The Spotify conundrum - comment

I respect Neil Young, Joni Mitchell and Nils Lofgren for removing their music due to Rogan’s presence. However, what is my responsibility as a Spotify subscriber?

A headset is seen in front of a screen projection of Spotify logo, in this picture illustration (photo credit: REUTERS)
A headset is seen in front of a screen projection of Spotify logo, in this picture illustration
(photo credit: REUTERS)

I’ve never listened to Joe Rogan in my life and I certainly don’t intend to.

However, I do listen to The Drongos, obscure New Zealand new wave rockers from the early 1980s who released a couple of sparkling albums and disappeared. When I first made aliyah, my friend Elliot in Tel Aviv had them on a homemade cassette and I listened to it incessantly for a while. The cassette eventually disintegrated and subsequent visits to used record stores never yielded anything by them.

Almost 40 years later, I subscribed to streaming service Spotify, and among the long-hidden treasures I found were those albums by The Drongos. That’s not the only aspect of Spotify that I found irresistible. The playlists they create based on my tastes are uncannily spot on, and I’ve discovered or rediscovered artists from Drive By Truckers to Guided By Voices who are now essential elements of my listening pleasure.

The current Spotify controversy is troubling. I respect Neil Young, Joni Mitchell and Nils Lofgren for removing their music due to Rogan’s presence. However, what is my responsibility as a Spotify subscriber?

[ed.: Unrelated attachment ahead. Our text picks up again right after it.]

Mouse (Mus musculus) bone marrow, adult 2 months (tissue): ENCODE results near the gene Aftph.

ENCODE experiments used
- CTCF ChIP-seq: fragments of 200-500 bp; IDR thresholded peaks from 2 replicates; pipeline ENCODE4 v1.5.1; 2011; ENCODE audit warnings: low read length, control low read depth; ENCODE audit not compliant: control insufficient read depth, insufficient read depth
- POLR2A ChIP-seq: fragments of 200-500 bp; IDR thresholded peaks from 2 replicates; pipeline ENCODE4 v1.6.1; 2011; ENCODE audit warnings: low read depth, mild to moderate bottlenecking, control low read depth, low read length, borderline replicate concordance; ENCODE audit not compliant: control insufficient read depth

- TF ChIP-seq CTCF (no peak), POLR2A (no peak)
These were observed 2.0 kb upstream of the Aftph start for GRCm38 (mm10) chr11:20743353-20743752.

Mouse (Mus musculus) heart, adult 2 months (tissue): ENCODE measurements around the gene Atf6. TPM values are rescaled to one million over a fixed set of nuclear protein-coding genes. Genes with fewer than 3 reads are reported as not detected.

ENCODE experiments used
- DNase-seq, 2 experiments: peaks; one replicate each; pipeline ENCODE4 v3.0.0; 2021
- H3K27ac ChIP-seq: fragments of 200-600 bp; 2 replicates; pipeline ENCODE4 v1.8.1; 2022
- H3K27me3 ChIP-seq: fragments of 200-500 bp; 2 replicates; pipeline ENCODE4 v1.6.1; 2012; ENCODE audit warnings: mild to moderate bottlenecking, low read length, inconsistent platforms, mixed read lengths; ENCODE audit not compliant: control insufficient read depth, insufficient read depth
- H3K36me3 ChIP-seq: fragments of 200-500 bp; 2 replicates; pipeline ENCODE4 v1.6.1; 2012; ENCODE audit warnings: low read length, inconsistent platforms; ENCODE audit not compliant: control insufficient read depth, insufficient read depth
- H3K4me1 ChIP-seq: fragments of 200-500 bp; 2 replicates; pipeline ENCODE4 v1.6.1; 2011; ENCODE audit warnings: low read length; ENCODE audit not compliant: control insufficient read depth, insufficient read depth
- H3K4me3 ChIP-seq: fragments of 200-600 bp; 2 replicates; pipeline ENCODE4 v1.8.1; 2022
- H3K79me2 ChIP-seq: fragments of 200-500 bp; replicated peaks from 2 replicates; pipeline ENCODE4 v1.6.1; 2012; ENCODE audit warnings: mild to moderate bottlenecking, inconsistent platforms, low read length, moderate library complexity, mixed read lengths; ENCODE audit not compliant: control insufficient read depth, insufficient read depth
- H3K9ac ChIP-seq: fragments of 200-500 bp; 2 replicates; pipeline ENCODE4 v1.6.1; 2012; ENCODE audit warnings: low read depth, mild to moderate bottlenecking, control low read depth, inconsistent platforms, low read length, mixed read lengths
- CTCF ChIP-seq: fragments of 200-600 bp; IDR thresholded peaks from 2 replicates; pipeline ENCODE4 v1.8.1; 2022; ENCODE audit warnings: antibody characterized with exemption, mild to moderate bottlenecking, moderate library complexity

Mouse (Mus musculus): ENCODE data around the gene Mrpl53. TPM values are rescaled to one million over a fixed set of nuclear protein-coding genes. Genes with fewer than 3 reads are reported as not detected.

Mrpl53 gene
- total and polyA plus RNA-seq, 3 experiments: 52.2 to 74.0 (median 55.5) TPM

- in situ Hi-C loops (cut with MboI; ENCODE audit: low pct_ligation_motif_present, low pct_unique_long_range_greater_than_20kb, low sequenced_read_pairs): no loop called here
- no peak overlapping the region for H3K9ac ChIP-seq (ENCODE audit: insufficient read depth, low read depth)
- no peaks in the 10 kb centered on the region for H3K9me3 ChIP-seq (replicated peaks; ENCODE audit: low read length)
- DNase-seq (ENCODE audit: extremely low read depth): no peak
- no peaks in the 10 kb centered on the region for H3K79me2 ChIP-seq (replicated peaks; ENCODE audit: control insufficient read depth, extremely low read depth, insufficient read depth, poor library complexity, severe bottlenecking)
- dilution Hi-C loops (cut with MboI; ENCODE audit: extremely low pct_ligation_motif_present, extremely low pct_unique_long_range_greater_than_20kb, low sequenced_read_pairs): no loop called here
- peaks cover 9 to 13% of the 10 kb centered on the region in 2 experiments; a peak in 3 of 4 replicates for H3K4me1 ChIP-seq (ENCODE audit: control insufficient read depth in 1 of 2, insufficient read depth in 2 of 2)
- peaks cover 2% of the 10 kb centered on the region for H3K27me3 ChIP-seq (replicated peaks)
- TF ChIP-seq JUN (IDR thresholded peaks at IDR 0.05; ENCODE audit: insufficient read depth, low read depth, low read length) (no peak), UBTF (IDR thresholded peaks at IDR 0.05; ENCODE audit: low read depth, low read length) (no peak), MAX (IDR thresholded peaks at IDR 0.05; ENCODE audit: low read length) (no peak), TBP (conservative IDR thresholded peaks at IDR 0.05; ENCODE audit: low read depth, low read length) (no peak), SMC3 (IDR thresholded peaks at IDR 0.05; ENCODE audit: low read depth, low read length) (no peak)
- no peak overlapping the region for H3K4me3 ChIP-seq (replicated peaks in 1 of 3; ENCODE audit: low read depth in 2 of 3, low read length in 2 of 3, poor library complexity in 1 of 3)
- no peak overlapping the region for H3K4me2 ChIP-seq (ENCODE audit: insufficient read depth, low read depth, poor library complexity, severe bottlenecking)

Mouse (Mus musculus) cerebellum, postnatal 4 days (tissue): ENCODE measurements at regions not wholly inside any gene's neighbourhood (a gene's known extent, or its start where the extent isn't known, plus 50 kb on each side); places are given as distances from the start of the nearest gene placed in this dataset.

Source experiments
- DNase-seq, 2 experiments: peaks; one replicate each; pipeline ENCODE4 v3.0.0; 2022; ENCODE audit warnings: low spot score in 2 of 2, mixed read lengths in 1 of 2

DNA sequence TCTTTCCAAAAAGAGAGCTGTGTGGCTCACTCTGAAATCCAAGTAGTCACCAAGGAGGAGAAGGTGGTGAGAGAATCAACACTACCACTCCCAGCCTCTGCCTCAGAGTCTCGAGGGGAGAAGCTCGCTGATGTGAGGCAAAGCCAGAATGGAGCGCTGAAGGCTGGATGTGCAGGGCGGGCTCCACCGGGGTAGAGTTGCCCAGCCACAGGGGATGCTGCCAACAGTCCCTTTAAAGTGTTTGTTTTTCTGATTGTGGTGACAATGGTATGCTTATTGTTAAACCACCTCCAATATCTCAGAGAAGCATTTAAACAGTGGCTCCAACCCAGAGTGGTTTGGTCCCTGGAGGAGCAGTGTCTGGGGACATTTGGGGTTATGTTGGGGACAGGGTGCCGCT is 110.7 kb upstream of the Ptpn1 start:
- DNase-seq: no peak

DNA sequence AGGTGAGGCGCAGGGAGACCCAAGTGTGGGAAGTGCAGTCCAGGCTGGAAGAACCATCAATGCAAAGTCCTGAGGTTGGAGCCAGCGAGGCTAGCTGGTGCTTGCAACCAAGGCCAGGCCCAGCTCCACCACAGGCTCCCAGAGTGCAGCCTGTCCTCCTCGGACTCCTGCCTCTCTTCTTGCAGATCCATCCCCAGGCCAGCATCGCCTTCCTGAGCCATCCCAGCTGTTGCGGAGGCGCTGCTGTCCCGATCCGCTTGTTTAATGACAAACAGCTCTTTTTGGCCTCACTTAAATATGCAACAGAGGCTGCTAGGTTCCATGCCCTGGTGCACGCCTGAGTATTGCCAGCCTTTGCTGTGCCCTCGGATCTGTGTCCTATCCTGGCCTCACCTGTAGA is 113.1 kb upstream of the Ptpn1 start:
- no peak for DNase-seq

I go into YouTube to view clips, watch concerts and shows, while that forum makes available some of the vilest forms of antisemitism, misogyny and hate speech. I choose not to view them, the same way I choose not to listen to Rogan.

  Singer-songwriter Joni Mitchell arrives at the red carpet of the 44th Kennedy Center Honors, at the John F. Kennedy Center for the Performing Arts in Washington, U.S, December 5, 2021. (credit: TOM BRENNER/REUTERS) Singer-songwriter Joni Mitchell arrives at the red carpet of the 44th Kennedy Center Honors, at the John F. Kennedy Center for the Performing Arts in Washington, U.S, December 5, 2021. (credit: TOM BRENNER/REUTERS)

The more pertinent issue, in my eyes, is the supposedly paltry royalties Spotify pays to the artists whose music is streamed, compared to the $100 million Rogan allegedly received to spout his and his guests ignorant and damaging opinions. Artists like Young and Mitchell certainly don’t need the extra income, but there are thousands of artists, struggling due to the pandemic-induced drought of live shows, who certainly do.

I’ve felt guilty about that since first plucking down my NIS 19.90 a month, but try to assuage that guilt by sharing worthy music with friends and occasionally writing about them to give them more exposure.

Life is full of compromises. I’ll continue using Spotify and I’ll continue to ignore Joe Rogan.

And I’ll continue scratching my head and wondering when did listening to The Drongos become so political?